Back in March, the USFL’s future looked a bit uncertain. A lawsuit was brought against the league by the “Real USFL, LLC”, due to the fact that they were using trademarks and brands created by the original USFL back in the 1980’s.
Originally, it appeared like this case would have been settled before the season’s start – but, that didn’t happen. Regardless, the USFL pushed through season one, despite dealing with the lawsuit overhead.
However, we’re pleased to see that everything went down in a professional manner. The USFL released an official statement yesterday:
“The parties reached a mutually beneficial agreement, and plaintiff dismissed its case. The USFL is looking forward to another great season in the Spring.”
While we don’t know the details of this agreement, we don’t necessarily need them to know that this is great news. At the end of the day, the USFL lawsuit is over, and now the league can focus on the 2023 season.
Plaintiffs' lawyers, Nicholas Matich and Alex Brown, say deal "helps FOX carry the torch going forward." Full statement: pic.twitter.com/qmvAQi2tyu
An interesting question now presents itself: How will the USFL approach its unique history moving forward? In 2022, the league had to act as if the original iteration didn’t exist, due to the legal hurdles they were dealing with.
Now, the USFL should be able to lean into its rich history, if they so desire. This would be an interesting route to take, and could open up a new avenue to connect with fans; both new and old.
Interestingly enough, QB Doug Flutie was part of FOX Sport’s original announcement revealing the league’s return.
The USFL is back! Catch all the action next year on FOX Sports.
Doug Flutie is the only 1980’s alumni to be remotely close with the new USFL. In June of 2021, he was featured on the Colin Cowherd show to discuss the league.
Flutie spoke very highly of the USFL’s quality of play back in the 1980’s. He also pointed out that the NFL eventually put franchises in Baltimore and Jacksonville, due to the USFL’s success in those cities. Since then, FOX has refrained from associating themselves with former players and coaches, for obvious reasons.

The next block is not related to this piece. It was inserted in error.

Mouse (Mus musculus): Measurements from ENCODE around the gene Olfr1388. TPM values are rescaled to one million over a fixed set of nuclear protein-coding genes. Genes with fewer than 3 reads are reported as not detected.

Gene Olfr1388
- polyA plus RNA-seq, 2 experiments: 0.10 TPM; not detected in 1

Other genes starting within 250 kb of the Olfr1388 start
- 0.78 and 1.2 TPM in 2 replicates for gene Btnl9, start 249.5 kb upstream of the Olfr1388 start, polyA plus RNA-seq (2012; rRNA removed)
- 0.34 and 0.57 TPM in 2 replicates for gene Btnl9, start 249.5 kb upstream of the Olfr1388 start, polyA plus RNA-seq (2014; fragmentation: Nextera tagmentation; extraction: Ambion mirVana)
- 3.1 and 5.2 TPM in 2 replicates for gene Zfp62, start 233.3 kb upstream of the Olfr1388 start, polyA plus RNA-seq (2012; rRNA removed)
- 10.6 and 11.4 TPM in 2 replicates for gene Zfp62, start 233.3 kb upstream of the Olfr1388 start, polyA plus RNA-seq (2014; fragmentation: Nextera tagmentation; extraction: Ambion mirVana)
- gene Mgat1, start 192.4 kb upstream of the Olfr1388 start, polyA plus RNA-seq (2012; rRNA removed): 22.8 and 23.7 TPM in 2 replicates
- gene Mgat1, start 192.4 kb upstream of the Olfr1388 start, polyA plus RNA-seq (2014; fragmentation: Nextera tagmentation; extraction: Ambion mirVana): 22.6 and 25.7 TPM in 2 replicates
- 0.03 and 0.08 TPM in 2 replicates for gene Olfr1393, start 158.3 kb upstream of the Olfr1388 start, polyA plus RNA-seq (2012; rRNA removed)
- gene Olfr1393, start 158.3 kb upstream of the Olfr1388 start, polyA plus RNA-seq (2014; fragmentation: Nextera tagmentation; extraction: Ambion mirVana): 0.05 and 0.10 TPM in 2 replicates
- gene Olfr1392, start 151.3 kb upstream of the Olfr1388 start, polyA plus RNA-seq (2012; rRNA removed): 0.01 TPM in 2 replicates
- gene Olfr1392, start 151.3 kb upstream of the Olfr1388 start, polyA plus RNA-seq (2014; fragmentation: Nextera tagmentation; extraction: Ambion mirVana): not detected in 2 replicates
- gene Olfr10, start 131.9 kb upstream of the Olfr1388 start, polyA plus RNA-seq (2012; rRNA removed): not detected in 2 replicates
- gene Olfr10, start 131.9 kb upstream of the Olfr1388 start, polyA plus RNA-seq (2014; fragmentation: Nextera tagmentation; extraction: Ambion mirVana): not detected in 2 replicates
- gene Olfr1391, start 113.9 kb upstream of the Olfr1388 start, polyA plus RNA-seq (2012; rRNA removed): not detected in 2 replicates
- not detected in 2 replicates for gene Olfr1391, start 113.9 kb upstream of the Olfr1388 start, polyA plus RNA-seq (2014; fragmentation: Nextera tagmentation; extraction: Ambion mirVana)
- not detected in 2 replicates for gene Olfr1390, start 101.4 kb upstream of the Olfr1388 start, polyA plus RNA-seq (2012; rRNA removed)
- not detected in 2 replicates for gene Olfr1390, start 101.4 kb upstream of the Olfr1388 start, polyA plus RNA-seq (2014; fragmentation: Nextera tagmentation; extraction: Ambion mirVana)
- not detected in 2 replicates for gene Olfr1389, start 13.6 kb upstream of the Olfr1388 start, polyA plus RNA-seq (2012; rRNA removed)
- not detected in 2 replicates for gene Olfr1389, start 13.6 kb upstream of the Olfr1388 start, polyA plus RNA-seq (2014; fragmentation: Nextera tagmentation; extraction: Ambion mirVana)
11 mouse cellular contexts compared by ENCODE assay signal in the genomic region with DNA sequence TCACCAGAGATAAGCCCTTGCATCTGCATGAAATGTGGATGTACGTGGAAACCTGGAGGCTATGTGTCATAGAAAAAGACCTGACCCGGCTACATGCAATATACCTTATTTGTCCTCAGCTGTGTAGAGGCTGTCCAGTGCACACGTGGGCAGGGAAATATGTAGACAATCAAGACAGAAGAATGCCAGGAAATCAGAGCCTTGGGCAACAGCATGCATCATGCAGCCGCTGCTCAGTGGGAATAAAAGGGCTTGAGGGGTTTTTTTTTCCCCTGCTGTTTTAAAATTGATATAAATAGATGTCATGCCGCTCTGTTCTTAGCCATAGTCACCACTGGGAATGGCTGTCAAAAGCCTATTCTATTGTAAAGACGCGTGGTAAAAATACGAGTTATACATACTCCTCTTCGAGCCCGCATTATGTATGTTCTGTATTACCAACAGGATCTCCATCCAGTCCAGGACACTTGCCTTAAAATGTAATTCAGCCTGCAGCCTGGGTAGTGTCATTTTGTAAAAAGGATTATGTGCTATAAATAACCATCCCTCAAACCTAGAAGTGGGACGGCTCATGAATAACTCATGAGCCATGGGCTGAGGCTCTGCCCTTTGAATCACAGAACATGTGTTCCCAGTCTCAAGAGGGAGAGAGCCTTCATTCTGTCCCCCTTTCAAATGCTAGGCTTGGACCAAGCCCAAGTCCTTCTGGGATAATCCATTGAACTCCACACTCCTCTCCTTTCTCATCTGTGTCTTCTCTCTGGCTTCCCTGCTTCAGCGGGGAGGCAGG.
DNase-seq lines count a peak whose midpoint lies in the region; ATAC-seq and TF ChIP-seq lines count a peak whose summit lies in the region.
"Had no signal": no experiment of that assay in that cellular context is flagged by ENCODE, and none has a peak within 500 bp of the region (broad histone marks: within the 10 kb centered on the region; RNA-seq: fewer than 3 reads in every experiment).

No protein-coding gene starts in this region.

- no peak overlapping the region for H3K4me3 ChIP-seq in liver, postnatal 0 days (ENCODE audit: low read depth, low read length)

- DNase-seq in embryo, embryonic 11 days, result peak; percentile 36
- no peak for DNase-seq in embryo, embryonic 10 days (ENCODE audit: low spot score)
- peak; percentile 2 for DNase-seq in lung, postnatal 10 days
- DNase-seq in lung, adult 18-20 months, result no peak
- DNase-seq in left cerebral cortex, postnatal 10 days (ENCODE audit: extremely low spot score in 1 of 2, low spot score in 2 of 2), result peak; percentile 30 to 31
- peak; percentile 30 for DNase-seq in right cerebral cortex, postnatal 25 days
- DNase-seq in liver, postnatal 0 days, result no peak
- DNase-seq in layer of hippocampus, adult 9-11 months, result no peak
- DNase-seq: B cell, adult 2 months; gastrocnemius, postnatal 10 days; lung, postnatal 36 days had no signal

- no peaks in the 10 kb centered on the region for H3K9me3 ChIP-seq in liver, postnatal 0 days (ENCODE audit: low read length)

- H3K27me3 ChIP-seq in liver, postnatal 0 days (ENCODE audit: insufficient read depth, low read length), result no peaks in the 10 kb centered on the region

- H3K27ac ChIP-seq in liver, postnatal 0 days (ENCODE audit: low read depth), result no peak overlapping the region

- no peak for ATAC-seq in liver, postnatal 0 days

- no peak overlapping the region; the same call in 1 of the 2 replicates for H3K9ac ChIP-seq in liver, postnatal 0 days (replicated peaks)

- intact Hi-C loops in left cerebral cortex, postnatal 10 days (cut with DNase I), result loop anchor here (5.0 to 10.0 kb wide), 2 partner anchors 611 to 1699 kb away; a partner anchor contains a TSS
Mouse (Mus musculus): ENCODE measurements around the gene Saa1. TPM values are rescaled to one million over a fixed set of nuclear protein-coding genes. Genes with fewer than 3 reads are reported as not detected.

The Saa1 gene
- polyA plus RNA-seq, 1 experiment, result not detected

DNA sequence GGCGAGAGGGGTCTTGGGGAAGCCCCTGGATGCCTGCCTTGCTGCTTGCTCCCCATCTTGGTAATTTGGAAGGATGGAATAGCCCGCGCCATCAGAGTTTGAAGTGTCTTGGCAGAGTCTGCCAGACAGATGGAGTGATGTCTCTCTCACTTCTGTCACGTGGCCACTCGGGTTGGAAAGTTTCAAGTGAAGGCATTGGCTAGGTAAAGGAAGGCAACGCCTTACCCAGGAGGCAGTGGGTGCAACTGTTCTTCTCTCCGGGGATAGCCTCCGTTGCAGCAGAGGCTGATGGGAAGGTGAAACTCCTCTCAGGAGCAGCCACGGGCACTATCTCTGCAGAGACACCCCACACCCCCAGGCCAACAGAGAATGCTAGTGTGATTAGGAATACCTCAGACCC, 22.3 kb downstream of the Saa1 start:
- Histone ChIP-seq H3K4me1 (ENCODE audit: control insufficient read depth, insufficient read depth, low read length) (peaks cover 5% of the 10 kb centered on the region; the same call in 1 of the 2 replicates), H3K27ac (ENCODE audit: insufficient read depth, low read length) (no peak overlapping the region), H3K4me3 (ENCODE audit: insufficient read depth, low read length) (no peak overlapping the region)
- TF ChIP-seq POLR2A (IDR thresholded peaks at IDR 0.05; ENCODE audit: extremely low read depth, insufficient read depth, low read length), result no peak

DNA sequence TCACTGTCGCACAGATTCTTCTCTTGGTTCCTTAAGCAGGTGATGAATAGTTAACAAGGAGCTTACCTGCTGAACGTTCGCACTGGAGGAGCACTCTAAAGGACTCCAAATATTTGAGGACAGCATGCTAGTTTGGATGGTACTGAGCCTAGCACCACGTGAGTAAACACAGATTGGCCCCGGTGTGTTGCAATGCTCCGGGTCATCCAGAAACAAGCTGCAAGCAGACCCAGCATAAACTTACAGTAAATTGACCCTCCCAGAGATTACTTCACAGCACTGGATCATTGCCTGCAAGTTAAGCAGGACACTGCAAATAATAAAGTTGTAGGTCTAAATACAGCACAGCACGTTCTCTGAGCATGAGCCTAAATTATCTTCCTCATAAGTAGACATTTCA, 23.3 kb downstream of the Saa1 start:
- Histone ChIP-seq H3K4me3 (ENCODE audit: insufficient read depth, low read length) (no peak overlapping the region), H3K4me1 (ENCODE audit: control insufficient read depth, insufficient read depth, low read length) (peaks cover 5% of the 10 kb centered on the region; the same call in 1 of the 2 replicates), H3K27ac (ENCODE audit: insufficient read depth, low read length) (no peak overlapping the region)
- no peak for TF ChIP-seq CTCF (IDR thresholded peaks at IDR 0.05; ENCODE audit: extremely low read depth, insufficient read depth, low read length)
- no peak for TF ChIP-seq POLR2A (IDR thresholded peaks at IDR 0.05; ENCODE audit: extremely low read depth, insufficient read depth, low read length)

It will be intriguing to see if the USFL eventually looks to 1980’s alumni for branding, exposure, and promotion. For example, will they bring in the likes of Herschel Walker, Steve Young, Jim Kelly, and others to join broadcasts, interact with fans, promote the team brands, etc.?
In addition, will FOX and NBC incorporate historical elements into their productions and broadcasts? The league could benefit from doing this, bridging the gap between old and new fans.
Ultimately, we’ll have to wait and see. The less overhead, the better. Now that FOX & NBC are past this drama, the organization will have much more freedom.
It will be exciting to monitor the league’s growth over the next several months, especially when it comes to the teams themselves. With at least one North hub to be announced (keep an eye on Canton as a potential location…), we should hear news of expansion at some point. Hopefully, sooner than later.
When all is said and done, the USFL is alive and well – and the entire league looks forward to an even more spectacular season two. Year one was a smashing success, and we can’t wait to see what’s in store for the USFL in 2023.
What are your thoughts on this USFL lawsuit situation? Do you want to see the league incorporate more history into their new brand? Let us know down in the comments below, or join the conversation on Discord!